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Environmental niche modelling (alternatively known as ecological niche modelling, or simply niche modelling) refers to the process of using computer algorithms to generate predictive maps of species distributions in geographic space on the basis of a mathematical representation of their known or inferred distributions in environmental space (= ecological niche), utilizing base data layers that summarize the spatial distribution of the environmental parameters considered in the model (such as temperature, altitude, wind stress, ocean depth, days of ice cover, water chemistry and so on). Such information may be of interest for a number of requirements, including interpolating between limited available data records; studying the divergence between actual and potential distributions (for example, the potential spread of invasive species once introduced to a new area, or the area once occupied by a species prior to exploitation by humans); as well as possible alterations to species ranges in the light of changing climatic or other factors. The extent to which such modelled data reflect real-world species distributions will depend on a number of factors, including the nature, complexity, and accuracy of the models used and the quality of the available environmental data layers; the availability of sufficient and reliable species distribution data as model input; and the influence of non-niche factors such as barriers to dispersal, geologic history, or competing species, that may prevent the present day occupation of all potential niches as identified by the model. Environmental niche modelling may be considered a part of the discipline of biodiversity informatics, or alternatively an end user of the species distribution data that is one output of biodiversity informatics activities.

Examples of niche modelling tools that have been developed include BIOCLIM[1][2], the Genetic Algorithm for Rule-set Production (GARP)[3], and relative environmental suitability (RES) modelling as described by Kaschner et al.[4]. Lifemapper and AquaMaps utilize implementations of GARP and RES, respectively, while a package of different software options for niche modelling is available online via the open source openModeller project.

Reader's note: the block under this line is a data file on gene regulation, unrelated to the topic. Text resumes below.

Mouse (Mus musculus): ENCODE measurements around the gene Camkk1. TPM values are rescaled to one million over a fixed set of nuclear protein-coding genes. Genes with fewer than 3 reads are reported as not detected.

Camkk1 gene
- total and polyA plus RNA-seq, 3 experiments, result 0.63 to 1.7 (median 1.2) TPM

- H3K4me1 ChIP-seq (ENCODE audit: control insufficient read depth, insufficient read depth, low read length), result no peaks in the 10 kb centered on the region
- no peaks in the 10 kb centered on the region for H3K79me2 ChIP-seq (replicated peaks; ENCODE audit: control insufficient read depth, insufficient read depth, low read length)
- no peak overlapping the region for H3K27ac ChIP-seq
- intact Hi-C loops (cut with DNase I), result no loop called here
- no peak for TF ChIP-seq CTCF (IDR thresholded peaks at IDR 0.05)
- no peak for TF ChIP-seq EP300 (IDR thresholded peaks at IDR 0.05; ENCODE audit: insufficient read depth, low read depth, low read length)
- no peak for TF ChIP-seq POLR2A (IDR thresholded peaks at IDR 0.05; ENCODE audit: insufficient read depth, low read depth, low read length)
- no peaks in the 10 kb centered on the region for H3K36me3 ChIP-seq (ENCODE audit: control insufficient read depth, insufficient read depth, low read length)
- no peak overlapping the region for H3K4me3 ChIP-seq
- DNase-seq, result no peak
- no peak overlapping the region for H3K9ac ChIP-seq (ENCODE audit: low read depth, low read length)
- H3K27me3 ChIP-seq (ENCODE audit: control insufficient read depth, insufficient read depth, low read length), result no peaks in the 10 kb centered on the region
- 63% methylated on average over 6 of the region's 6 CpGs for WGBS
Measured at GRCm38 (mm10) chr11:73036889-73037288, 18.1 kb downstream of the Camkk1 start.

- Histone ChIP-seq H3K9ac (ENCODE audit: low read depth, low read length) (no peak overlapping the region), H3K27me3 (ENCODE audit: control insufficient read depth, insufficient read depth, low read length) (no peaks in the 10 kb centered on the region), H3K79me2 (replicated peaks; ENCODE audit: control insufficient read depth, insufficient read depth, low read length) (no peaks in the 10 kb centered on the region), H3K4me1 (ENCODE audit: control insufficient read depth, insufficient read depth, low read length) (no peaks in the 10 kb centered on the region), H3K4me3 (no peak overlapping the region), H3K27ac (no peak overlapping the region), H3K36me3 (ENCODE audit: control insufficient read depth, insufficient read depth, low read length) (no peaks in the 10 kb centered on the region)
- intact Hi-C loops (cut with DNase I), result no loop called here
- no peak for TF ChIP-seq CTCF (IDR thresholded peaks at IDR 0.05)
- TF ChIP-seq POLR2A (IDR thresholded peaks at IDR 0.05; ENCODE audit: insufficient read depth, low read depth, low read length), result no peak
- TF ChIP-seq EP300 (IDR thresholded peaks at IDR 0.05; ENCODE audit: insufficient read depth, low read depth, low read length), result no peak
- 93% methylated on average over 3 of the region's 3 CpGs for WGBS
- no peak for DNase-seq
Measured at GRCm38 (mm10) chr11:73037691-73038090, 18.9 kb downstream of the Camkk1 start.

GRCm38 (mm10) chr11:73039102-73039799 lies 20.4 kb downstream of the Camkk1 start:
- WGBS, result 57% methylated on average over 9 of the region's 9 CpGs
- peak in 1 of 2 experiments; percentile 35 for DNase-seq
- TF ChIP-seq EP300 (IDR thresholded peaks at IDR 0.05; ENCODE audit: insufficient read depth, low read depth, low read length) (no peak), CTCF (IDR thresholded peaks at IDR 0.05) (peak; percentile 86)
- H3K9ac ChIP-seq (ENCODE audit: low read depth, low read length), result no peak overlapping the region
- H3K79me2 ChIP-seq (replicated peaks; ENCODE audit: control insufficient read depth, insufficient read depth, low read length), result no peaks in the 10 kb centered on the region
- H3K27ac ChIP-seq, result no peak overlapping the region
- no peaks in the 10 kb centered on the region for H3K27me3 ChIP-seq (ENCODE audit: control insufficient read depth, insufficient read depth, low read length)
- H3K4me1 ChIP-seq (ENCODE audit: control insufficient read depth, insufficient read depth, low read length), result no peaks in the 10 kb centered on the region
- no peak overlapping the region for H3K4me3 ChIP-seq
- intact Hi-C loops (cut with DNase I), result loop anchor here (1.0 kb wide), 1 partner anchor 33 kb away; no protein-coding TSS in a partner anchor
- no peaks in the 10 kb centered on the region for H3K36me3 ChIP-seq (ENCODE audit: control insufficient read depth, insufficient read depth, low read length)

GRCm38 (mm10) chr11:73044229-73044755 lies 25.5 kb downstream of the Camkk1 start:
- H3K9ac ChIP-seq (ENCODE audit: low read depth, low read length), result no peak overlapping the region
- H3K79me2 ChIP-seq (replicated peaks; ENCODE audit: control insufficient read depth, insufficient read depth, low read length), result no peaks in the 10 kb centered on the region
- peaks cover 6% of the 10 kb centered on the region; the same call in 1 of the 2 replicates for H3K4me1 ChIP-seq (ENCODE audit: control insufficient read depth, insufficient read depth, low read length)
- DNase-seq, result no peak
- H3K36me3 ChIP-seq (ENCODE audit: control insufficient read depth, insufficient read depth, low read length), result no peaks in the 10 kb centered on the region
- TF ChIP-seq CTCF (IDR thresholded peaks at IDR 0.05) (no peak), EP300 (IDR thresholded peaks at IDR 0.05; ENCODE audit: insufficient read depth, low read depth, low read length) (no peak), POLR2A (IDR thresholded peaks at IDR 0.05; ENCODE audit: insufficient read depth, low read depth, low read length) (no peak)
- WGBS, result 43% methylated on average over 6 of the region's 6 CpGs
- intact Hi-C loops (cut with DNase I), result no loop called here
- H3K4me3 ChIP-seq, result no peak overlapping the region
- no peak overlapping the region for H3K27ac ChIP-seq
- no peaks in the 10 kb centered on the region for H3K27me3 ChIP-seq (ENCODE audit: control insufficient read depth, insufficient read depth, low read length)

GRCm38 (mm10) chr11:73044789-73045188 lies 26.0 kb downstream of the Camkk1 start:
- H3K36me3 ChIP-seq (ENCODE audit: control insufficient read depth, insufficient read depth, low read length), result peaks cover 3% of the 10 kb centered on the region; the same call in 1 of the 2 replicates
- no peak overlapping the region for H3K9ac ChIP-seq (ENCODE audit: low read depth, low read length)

Example of simple niche modelling using rainfall, altitude and current species observations to create a model of possible existence for a certain species.

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See also

References

  1. ^ Nix HA (1986). "BIOCLIM — a Bioclimatic Analysis and Prediction System". Research report, CSIRO Division of Water and Land Resources 1983–1985: 59–60. 
  2. ^ Nix HA (1986). "A biogeographic analysis of Australian elapid snakes". in Longmore. Atlas of Elapid Snakes of Australia. Australian Flora and Fauna Series 7. Bureau of Flora and Fauna, Canberra. pp. 4–15. 
  3. ^ Stockwell DRB & Peters DP (1999). "The GARP modelling system: Problems and solutions to automated spatial prediction". International Journal of Geographic Information Systems 13: 143-158. 
  4. ^ Kaschner K, Watson R, Trites AW & Pauly D (2006). "Mapping world-wide distributions of marine mammal species using a relative environmental suitability (RES) model". Marine ecology. Progress series 316: 285-310. http://www.int-res.com/articles/meps_oa/m316p285.pdf. 

Further reading

External links

  • openModeller - open source fundamental niche modelling library
  • lifemapper - niche modelling project from Kansas University
  • Lifemapper 2.0 - video of presentation by Aimee Stewart, Kansas University, at O'Reilly Where 2.0 Conference 2008
  • AquaMaps - global predictive maps for marine species
  • Ecological Modelling - International Journal on Ecological Modelling and Systems Ecology
  • Niche Modeling - online site/blog from David Stockwell, one of the early and current pioneers in ecological niche modelling
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